Focusing on followers: The role of regulatory focus and possible selves in visionary leadership
Vision communication is considered to be essential for leaders to mobilize followers, but knowledge of how and why vision communication may influence followers is scarce. We argue that visions may invite followers to create an ideal self (a desired image of the self). Subsequent consideration of this ideal self may motivate followers to make the ideal self (and thus the vision) reality. Furthermore, we propose that visions that focus on followers (by addressing followers personally and involving them in the vision) are more likely to lead to the creation of an ideal self and hence to higher follower performance than visions that do not focus on followers. Moreover, we argue that this effect is particularly strong for followers with a promotion self-regulatory focus, a focus on reaching ideals and ideal selves, because promotion focus causes sensitivity to the presence or absence of ideals (Higgins, 1987, 1996, 1997). The results of two experiments support our predictions.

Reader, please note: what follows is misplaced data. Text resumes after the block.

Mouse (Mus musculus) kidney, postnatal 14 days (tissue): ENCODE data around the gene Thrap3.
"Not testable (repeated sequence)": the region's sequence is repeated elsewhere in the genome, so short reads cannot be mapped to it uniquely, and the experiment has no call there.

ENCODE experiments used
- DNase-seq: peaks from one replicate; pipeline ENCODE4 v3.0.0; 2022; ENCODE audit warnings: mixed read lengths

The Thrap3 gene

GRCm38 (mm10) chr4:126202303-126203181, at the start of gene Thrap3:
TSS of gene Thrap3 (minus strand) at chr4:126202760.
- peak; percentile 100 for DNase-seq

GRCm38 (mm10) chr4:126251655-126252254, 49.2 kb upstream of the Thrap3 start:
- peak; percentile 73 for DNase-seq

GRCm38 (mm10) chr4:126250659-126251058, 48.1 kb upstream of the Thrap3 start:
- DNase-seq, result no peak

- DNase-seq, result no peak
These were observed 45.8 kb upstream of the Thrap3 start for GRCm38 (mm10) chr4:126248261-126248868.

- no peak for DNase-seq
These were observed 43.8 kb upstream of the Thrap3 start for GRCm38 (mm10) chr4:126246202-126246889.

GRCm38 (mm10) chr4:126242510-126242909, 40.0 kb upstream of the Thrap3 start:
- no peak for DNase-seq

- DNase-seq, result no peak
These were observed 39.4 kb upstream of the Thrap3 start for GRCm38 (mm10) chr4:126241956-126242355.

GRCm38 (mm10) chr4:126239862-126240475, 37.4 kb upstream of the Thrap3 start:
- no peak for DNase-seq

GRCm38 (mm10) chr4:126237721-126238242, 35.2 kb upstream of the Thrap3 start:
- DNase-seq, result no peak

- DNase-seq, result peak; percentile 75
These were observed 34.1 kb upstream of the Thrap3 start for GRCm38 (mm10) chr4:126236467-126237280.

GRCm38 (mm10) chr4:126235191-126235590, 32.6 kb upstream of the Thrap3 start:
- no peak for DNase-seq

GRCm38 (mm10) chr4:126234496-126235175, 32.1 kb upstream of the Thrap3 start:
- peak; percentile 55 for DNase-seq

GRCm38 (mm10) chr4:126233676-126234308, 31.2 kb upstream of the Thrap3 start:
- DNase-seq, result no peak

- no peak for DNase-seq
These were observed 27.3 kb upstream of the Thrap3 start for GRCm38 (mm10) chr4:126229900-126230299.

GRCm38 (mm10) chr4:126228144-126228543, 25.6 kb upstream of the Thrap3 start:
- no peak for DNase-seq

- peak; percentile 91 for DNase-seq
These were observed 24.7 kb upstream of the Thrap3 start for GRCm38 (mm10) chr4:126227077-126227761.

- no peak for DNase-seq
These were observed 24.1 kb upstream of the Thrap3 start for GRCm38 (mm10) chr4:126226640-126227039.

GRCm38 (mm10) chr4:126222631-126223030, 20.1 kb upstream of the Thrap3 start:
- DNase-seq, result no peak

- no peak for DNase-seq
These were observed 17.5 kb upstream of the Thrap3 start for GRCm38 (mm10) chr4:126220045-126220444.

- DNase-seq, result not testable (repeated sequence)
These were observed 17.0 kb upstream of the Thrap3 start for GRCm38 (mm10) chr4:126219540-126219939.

|Keywords||Leadership, Possible self, Self-concept, Self-regulatory focus, Vision|
|Persistent URL||dx.doi.org/10.1016/j.leaqua.2010.03.009, hdl.handle.net/1765/20344|
|Series||ERIM Top-Core Articles|
|Journal||The Leadership Quarterly|
Stam, D.A, van Knippenberg, D.L, & Wisse, B. (2010). Focusing on followers: The role of regulatory focus and possible selves in visionary leadership. The Leadership Quarterly, 21(3), 457–468. doi:10.1016/j.leaqua.2010.03.009